This article describes a way to use z-depth data to composite 3D layers.
When rendering a 3D scene, it’s often convenient to render separate elements on their own layers and composite them together. This method has two major advantages: 1) if you make a change to your scene, you can simply re-render the appropriate layer rather than the whole scene; 2) you can make adjustments to specific layers in the comp rather than re-rendering.
However, when comping together 3D projects, it’s not enough to put the elements in the right place on the screen. There’s a third dimension, or “D” as we call it in the industry: depth. Objects in your scene may move in front of objects they once were behind, or may be intertwined in some way. In these cases, simple layer-arrangement in the comp won’t do the trick.
Maya 6 and the After Effects 6.5 Production Bundle both have the rudimentary capacity to handle files with z-depth channels, which store information about how far from the camera objects are. Here’s one way to use RLA files and AE’s “3D Channel Extract” plugin to comp most intersecting layers without any special shaders or passes.
The generalized method is as follows: for each layer, apply a matte derived from the difference between the layer’s depth map and the depth maps of all the layers which occlude it.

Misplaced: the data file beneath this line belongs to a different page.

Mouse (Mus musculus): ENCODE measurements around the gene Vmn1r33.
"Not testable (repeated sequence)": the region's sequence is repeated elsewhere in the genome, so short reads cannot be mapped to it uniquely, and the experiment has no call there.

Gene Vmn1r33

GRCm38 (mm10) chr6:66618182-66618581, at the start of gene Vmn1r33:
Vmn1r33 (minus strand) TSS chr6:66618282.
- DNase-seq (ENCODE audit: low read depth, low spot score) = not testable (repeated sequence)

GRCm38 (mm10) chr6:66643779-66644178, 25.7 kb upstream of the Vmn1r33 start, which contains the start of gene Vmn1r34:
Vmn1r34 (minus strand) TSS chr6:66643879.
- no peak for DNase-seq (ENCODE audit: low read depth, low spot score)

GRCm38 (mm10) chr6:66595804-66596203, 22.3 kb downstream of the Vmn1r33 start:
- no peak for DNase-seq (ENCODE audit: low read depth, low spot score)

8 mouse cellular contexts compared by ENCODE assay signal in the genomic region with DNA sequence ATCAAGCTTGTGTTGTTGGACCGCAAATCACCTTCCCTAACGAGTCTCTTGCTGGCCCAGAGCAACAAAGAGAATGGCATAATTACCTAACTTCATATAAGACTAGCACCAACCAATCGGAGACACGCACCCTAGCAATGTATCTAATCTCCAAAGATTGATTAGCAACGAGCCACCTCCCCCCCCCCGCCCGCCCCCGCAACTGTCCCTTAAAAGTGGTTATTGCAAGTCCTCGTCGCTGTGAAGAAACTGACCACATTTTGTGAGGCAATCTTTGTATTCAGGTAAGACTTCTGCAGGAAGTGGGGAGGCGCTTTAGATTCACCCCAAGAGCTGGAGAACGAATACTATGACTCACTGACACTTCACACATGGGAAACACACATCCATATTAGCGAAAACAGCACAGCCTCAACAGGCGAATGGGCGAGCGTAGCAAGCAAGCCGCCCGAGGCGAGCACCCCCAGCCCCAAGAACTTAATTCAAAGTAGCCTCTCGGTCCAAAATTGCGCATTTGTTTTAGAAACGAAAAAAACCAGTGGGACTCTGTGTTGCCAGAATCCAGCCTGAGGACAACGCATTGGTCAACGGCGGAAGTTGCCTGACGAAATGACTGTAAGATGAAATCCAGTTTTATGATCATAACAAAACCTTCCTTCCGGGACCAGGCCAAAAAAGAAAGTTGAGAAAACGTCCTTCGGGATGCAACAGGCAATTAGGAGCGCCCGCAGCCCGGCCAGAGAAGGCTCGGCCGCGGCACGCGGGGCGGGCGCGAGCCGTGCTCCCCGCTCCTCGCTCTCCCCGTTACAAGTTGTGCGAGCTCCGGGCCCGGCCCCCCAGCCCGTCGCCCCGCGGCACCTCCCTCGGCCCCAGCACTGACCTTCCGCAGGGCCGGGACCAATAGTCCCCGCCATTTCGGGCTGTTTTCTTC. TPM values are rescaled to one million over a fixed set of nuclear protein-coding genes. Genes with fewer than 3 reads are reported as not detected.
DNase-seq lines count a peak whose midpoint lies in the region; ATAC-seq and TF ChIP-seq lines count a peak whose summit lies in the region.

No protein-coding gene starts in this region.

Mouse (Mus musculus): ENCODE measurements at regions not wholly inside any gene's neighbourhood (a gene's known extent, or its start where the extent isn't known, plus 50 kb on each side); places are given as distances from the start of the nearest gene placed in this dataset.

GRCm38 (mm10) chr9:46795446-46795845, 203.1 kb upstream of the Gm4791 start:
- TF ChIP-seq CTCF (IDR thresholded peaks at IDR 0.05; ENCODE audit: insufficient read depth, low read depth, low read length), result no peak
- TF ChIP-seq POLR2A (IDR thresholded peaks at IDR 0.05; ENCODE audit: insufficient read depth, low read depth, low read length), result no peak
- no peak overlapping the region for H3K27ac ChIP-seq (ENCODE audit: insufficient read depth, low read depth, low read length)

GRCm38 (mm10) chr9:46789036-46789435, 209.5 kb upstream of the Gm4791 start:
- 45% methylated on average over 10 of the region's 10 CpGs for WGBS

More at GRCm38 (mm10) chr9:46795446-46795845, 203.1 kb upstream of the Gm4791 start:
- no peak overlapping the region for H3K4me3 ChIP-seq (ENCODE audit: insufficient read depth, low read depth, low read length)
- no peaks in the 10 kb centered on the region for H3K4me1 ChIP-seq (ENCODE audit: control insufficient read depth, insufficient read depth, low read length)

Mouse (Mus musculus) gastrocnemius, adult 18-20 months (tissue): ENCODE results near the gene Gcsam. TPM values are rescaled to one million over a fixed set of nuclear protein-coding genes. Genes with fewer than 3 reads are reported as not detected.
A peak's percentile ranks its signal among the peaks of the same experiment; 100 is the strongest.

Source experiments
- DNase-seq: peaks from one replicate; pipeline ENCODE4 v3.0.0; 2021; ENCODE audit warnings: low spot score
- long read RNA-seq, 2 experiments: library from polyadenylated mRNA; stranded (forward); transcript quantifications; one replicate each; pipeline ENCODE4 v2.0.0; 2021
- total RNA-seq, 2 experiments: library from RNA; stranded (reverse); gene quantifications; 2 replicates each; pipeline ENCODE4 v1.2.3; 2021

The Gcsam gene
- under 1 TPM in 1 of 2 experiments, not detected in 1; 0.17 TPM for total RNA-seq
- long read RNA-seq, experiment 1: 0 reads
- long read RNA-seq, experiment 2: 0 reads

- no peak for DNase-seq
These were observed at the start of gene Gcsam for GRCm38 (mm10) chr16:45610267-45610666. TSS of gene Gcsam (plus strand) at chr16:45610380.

Before making such a matte, make sure you need it — the process is kind of a pain, and isn’t always necessary. For instance, say you have two layers in your shot: a geisha and a tree. If the geisha starts in front of a tree and then runs around behind it, depth maps of both objects will be needed, but only the top layer in the comp will need a matte.
In the image at the top of the page, neither object is “in front” — so either could get the matte. Let’s make a matte for the blue ring, and put the red ring underneath. To make the matte, first we need depth maps of both rings.
The RLA file format can accommodate an 8-bit z-depth channel, which is accessible by After Effects. When the “Depth Channel” box is checked in Maya’s output settings, Maya will add an extra channel to the RLA file with an 8-bit bitmap of depth values.
If the range of actual depth values in your shot is very large, or if your scene involves very subtle depth interactions between objects, 256 depths may not be enough. In that case you’ll have to hand-roll your depth maps with a depth shader such as DepthShader 1.0 or zDepthDOF 1.6.0. Maya can write IFF files with 32-bit floating point z-depth channels, but alas, After Effects can’t read them.
Once you have depth maps for every layer you want to z-comp, the next trick is to prise the maps out of their RLA files and convert them to a useful form. The After Effects 6.5 Production Bundle includes a number of plugins for using depth channels; the one we need is called “3D Channel Extract.” When this effect is applied to a layer, the layer’s content is replaced with a grayscale representation of its depth channel. The plugin takes values for black and white points, intended to be matched to the furthest and nearest depths in the map.
Sadly, this matching must be done manually, and some math is necessary. Maya’s file-viewing utility, fcheck, has the ability to display depth channels as grayscale images, auto-normalizing the range so that it’s clearly visible. It also displays the range in scientific notation in the output window, like so: